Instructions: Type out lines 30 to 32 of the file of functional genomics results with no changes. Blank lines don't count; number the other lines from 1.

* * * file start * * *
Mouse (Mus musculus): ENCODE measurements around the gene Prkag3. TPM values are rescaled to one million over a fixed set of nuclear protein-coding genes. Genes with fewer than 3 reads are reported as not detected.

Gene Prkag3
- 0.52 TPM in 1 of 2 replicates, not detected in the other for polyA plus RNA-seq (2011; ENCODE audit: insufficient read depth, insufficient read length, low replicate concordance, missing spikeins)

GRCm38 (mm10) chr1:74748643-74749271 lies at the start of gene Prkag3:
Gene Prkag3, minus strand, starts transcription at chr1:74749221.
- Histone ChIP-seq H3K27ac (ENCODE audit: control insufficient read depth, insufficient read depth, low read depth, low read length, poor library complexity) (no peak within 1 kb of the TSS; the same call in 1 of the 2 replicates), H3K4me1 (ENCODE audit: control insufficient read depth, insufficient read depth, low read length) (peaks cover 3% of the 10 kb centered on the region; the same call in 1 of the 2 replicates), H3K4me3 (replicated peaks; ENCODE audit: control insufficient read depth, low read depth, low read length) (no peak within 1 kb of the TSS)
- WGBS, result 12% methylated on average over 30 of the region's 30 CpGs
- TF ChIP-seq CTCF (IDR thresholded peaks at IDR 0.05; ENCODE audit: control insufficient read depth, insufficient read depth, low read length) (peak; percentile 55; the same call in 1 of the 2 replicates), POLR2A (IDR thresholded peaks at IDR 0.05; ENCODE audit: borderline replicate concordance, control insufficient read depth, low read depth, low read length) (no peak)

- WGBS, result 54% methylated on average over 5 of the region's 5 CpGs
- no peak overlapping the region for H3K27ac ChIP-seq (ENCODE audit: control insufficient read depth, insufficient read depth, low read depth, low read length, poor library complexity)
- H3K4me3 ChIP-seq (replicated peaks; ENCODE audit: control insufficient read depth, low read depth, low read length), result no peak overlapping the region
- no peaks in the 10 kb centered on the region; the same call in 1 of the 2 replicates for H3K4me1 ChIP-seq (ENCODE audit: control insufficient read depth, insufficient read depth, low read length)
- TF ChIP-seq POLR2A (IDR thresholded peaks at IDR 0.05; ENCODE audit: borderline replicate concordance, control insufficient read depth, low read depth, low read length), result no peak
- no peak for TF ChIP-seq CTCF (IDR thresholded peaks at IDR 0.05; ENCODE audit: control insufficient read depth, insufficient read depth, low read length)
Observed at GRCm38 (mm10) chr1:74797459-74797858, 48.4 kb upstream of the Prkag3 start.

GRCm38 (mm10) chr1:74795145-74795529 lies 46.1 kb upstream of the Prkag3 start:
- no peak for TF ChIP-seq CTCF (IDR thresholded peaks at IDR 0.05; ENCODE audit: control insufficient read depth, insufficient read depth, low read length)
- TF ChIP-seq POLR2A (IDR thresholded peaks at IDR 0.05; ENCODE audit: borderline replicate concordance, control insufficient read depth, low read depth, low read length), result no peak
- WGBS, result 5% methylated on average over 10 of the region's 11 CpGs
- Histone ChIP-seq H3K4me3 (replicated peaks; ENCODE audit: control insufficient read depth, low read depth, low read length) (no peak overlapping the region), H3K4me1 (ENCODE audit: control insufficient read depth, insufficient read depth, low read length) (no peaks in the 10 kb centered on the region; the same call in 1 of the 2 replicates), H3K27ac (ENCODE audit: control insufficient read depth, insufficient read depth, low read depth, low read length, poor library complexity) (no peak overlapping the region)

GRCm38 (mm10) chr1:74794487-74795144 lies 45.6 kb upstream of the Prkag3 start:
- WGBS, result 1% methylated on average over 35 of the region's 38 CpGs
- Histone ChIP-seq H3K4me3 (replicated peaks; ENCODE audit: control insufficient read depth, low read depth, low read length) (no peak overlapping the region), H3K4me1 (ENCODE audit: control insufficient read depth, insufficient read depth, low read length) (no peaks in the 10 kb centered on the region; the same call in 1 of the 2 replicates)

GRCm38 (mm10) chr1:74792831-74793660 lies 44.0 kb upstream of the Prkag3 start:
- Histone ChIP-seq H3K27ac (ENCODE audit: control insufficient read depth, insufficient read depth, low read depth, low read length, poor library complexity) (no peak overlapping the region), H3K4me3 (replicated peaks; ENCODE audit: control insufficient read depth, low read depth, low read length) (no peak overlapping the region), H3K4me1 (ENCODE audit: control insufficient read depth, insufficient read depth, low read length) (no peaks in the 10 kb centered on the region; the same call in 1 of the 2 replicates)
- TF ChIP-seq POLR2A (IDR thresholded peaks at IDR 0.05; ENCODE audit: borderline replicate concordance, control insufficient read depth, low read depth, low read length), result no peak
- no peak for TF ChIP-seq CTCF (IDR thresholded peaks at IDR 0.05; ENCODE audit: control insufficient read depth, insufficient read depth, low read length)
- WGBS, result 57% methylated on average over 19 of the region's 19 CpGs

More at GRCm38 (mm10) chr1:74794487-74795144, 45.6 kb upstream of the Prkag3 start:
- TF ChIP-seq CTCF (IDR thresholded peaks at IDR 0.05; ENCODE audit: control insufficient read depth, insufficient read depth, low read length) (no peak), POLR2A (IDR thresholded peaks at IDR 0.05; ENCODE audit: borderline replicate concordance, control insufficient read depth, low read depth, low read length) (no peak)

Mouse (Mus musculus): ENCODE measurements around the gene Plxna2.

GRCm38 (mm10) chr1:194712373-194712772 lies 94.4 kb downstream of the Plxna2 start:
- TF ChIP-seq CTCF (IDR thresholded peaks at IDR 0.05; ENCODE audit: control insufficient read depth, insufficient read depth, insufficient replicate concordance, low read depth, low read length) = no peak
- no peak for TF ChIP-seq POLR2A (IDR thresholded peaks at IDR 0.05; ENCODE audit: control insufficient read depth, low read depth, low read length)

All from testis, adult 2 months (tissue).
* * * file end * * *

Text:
- TF ChIP-seq CTCF (IDR thresholded peaks at IDR 0.05; ENCODE audit: control insufficient read depth, insufficient read depth, low read length) (no peak), POLR2A (IDR thresholded peaks at IDR 0.05; ENCODE audit: borderline replicate concordance, control insufficient read depth, low read depth, low read length) (no peak)

Mouse (Mus musculus): ENCODE measurements around the gene Plxna2.

GRCm38 (mm10) chr1:194712373-194712772 lies 94.4 kb downstream of the Plxna2 start: